In a way, every Queens College student is linked to the English Department.
Students are required to take a writing-intensive class. Others, including non-English majors, participate in QC Voices, a website featuring student perspectives, or Utopia Parkway Journal, a student-run literary journal.
For students majoring in English, the reasons behind their decision may vary. But one thing is certain–they want to increase their language skills.
Jose Fana, whose native language is Spanish, is a 28-year-old senior majoring in English and psychology. Spending four years as an English major sharpened his English.
“I have been getting better at my writing, and I feel that I am a more professional student. In other words, it has raised my self-esteem,” Fana said.
Fana also praised the department’s ability to help students with important writing skills.
“I think that the English Department has helped many students with a strong academic skill. I know some classmates that use those tools and are very successful in school,” he said.
The English Department offers more to students than just classes. It includes an Honors Program for undergraduates. Moreover, it offers over 20 scholarships and contests for students.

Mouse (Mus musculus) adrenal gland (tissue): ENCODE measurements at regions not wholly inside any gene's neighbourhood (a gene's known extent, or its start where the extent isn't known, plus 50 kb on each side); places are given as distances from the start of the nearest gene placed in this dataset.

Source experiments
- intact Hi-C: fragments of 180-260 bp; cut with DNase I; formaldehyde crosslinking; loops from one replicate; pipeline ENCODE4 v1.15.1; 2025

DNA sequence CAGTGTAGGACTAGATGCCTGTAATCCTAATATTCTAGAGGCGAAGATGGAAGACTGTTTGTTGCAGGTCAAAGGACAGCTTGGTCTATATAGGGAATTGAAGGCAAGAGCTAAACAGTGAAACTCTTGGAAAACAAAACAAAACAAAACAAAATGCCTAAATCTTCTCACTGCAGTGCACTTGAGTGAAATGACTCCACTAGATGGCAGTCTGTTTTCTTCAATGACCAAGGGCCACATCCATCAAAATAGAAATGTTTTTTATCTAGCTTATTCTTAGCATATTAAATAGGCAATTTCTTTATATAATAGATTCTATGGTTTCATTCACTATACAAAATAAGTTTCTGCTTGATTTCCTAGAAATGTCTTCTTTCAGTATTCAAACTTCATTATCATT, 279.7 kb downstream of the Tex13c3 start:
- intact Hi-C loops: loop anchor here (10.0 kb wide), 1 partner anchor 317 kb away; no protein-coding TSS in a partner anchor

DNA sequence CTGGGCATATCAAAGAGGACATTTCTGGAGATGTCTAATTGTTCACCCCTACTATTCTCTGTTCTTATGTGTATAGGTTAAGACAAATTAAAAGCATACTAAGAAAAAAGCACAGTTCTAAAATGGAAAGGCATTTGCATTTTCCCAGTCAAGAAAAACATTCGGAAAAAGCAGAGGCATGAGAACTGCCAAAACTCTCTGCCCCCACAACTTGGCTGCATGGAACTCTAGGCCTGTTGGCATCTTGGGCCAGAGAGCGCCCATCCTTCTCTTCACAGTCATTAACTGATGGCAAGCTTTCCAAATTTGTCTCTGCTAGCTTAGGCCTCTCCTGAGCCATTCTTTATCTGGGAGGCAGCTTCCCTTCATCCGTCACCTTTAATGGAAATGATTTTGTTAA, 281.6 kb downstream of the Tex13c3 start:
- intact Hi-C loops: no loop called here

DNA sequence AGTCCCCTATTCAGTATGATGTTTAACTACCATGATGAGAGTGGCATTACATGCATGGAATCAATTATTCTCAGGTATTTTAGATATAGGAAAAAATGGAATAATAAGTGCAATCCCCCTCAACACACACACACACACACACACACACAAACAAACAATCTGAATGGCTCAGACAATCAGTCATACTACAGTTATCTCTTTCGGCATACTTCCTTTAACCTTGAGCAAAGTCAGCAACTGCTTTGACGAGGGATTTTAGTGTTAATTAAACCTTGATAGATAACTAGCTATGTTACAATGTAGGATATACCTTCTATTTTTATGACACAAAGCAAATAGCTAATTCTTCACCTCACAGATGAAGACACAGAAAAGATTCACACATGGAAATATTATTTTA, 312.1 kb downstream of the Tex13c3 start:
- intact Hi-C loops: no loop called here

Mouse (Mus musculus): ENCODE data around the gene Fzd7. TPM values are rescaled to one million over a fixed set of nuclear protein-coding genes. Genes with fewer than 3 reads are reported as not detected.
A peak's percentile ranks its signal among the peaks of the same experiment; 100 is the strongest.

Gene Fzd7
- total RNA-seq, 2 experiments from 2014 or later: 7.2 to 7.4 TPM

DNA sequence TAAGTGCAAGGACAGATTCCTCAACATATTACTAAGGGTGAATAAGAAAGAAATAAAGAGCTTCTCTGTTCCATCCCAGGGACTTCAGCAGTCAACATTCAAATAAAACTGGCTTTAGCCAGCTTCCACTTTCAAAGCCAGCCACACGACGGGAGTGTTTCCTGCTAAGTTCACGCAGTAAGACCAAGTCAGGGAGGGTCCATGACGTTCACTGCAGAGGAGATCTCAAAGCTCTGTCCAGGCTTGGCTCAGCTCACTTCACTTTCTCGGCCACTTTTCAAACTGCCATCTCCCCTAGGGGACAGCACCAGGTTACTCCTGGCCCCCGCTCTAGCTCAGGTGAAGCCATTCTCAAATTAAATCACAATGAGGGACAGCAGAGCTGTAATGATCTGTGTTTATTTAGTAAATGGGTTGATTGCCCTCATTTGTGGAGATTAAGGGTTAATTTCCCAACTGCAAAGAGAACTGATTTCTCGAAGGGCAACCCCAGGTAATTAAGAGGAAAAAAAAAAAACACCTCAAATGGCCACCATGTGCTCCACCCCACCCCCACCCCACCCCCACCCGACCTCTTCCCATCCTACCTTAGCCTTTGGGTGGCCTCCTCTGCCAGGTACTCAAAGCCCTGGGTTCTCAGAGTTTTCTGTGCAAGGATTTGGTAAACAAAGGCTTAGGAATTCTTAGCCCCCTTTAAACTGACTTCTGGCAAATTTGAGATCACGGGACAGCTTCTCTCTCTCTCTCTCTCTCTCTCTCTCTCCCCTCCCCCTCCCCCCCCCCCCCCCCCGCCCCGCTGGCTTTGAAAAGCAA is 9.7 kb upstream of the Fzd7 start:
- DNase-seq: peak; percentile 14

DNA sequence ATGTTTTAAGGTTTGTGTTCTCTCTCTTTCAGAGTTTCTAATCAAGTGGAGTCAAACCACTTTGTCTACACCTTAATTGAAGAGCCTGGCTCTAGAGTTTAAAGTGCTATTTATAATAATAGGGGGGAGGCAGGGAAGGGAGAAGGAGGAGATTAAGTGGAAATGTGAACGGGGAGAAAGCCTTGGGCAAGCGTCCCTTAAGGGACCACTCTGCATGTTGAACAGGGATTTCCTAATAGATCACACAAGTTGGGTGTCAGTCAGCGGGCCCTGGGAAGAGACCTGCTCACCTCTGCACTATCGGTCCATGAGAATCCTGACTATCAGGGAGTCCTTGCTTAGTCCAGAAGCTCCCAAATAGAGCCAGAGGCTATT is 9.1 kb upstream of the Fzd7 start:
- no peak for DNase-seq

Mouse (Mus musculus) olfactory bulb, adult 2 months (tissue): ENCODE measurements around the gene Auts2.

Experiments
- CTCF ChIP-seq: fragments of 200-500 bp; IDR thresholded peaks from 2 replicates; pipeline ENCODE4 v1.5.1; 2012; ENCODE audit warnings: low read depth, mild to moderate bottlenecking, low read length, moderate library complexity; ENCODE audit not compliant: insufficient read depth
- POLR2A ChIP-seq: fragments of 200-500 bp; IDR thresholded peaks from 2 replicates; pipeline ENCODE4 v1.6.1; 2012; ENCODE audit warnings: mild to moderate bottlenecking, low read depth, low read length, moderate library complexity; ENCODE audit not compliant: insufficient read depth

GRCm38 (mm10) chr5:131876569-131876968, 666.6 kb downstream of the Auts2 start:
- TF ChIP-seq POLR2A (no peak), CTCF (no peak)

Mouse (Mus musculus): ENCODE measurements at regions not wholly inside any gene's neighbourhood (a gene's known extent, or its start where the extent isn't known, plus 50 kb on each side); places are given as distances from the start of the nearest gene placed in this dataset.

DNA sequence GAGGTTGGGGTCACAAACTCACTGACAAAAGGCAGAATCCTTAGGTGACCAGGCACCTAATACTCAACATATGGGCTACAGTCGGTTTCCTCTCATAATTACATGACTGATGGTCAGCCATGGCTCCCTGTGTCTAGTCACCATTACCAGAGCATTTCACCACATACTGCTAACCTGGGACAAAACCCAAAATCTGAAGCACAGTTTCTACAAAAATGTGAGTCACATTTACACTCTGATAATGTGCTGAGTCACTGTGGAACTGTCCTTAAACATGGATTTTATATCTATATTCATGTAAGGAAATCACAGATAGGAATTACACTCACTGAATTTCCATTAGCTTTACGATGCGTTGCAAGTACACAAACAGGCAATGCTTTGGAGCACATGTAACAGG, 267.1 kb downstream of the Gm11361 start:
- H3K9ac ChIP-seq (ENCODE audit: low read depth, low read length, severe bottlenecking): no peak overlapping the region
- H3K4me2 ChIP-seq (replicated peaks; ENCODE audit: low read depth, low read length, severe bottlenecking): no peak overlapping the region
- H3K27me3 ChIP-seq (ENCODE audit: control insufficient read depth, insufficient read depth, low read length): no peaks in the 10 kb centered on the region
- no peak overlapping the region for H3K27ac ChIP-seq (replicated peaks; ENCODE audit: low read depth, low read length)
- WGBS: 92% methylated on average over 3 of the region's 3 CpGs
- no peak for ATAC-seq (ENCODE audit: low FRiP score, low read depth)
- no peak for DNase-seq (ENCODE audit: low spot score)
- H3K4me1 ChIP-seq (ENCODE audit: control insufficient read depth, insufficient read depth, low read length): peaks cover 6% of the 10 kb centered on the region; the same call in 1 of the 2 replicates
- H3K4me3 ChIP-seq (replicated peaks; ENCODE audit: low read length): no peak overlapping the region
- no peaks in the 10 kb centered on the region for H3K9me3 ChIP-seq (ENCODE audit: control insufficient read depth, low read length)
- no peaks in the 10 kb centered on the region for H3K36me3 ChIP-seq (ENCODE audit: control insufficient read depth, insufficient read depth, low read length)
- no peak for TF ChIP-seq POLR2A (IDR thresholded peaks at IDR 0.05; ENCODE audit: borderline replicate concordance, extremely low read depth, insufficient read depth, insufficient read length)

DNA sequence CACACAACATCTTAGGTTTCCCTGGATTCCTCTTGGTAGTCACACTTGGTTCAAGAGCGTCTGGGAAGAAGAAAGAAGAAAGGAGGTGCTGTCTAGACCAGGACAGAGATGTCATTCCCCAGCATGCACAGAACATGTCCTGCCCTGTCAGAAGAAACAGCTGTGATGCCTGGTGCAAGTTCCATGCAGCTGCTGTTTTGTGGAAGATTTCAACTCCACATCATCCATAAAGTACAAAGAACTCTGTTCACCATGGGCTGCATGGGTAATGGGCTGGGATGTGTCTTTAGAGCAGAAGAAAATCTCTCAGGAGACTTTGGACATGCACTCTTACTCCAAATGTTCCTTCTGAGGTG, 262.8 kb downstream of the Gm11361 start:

Christopher Labial, Student Association president and a senior also majoring in English, spoke about his experience for applying for the Charles G. Weekes Endowment Fund.
“I enjoyed writing a fiction piece for the committee comprising of the best professors in the department. It’s an opportunity that helps a student get their name out,” Labial said.
Labial also recognized the department’s effort to prepare its students for their future career by innovating its curriculum. In one class he took, students were allowed to live tweet their thoughts and insights on class materials using their phones. The incorporation of blogging and media outlets helped connect students to the real world.
“The department really stepped up in making their courses relevant to the job market,” Labial said. “They want their students to be prepared for their futures. This is no longer an easy major that you take for a walk in the park. The curriculum is flexible and, chances are, you will enjoy the texts you read.”
Despite the department’s efforts, sometimes it’s hard to get the most desirable result.
Xi Yao, an exchange student from China and also an English major, said that she was not familiar with programs provided by the department.
“I’ve never heard of any,” she said.
Adrianna Sirinian, a political science major and a blogger for 2015 QC Voices, also said the atmosphere of Queens College affects the department’s outreach.
“Unless you’re taking a class or really interested in reading and writing, I think it’s difficult for the department to influence students, as the school is a commuter school that struggles to have a full encompassing community,” Sirinian said.
Still, in the 2014-15 English Department Handbook, the department focuses on helping students first and foremost.
“We serve a culturally and socioeconomically diverse population at a commuter campus, offering a rigorous education within an intellectual community of mutual respect,” it said.